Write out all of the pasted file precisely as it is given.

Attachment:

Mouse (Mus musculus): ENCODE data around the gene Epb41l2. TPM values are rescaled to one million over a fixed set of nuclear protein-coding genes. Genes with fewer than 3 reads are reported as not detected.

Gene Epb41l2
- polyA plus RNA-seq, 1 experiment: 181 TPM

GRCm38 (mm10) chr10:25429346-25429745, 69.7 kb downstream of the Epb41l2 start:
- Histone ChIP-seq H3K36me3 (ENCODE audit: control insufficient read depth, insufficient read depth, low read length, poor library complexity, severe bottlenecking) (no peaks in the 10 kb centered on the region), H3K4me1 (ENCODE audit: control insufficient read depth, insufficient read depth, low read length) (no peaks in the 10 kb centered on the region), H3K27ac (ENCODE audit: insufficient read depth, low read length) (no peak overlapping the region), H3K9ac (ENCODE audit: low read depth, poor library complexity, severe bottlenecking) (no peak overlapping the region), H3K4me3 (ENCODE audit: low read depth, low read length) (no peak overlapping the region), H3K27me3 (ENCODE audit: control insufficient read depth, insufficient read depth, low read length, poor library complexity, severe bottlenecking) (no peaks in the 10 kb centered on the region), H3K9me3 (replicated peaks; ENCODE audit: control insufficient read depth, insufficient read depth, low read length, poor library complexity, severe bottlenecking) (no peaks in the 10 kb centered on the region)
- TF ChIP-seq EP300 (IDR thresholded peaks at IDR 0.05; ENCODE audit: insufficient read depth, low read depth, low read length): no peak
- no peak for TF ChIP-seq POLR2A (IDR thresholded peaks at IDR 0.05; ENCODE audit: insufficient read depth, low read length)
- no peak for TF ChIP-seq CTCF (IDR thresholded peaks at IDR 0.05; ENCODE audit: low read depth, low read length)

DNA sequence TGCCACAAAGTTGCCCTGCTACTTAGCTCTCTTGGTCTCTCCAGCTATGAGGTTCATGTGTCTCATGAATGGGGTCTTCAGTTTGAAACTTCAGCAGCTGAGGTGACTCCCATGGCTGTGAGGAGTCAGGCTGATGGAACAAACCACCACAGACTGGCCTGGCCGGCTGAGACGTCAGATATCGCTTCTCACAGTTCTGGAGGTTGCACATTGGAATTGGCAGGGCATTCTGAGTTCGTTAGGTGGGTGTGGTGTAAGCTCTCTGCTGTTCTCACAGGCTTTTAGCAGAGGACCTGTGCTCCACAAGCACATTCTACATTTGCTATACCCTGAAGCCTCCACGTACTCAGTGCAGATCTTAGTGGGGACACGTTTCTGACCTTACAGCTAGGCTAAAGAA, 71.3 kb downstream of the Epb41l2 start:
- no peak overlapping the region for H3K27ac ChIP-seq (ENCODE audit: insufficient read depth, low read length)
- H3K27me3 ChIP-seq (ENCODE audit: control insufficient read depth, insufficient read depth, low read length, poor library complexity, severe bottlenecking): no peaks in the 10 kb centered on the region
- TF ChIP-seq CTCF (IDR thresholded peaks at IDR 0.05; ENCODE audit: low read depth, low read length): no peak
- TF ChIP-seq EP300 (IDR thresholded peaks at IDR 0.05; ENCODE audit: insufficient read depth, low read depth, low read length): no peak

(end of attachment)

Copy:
Mouse (Mus musculus): ENCODE data around the gene Epb41l2. TPM values are rescaled to one million over a fixed set of nuclear protein-coding genes. Genes with fewer than 3 reads are reported as not detected.

Gene Epb41l2
- polyA plus RNA-seq, 1 experiment: 181 TPM

GRCm38 (mm10) chr10:25429346-25429745, 69.7 kb downstream of the Epb41l2 start:
- Histone ChIP-seq H3K36me3 (ENCODE audit: control insufficient read depth, insufficient read depth, low read length, poor library complexity, severe bottlenecking) (no peaks in the 10 kb centered on the region), H3K4me1 (ENCODE audit: control insufficient read depth, insufficient read depth, low read length) (no peaks in the 10 kb centered on the region), H3K27ac (ENCODE audit: insufficient read depth, low read length) (no peak overlapping the region), H3K9ac (ENCODE audit: low read depth, poor library complexity, severe bottlenecking) (no peak overlapping the region), H3K4me3 (ENCODE audit: low read depth, low read length) (no peak overlapping the region), H3K27me3 (ENCODE audit: control insufficient read depth, insufficient read depth, low read length, poor library complexity, severe bottlenecking) (no peaks in the 10 kb centered on the region), H3K9me3 (replicated peaks; ENCODE audit: control insufficient read depth, insufficient read depth, low read length, poor library complexity, severe bottlenecking) (no peaks in the 10 kb centered on the region)
- TF ChIP-seq EP300 (IDR thresholded peaks at IDR 0.05; ENCODE audit: insufficient read depth, low read depth, low read length): no peak
- no peak for TF ChIP-seq POLR2A (IDR thresholded peaks at IDR 0.05; ENCODE audit: insufficient read depth, low read length)
- no peak for TF ChIP-seq CTCF (IDR thresholded peaks at IDR 0.05; ENCODE audit: low read depth, low read length)

DNA sequence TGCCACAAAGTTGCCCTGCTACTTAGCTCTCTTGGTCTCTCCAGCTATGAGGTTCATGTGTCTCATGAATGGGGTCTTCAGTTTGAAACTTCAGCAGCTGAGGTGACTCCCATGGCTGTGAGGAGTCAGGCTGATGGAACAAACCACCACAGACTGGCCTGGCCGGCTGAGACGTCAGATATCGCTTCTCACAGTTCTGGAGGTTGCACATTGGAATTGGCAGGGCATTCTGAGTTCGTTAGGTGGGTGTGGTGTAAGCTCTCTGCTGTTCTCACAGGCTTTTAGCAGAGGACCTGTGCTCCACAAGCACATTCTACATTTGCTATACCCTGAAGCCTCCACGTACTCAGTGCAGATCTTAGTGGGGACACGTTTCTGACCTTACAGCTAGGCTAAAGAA, 71.3 kb downstream of the Epb41l2 start:
- no peak overlapping the region for H3K27ac ChIP-seq (ENCODE audit: insufficient read depth, low read length)
- H3K27me3 ChIP-seq (ENCODE audit: control insufficient read depth, insufficient read depth, low read length, poor library complexity, severe bottlenecking): no peaks in the 10 kb centered on the region
- TF ChIP-seq CTCF (IDR thresholded peaks at IDR 0.05; ENCODE audit: low read depth, low read length): no peak
- TF ChIP-seq EP300 (IDR thresholded peaks at IDR 0.05; ENCODE audit: insufficient read depth, low read depth, low read length): no peak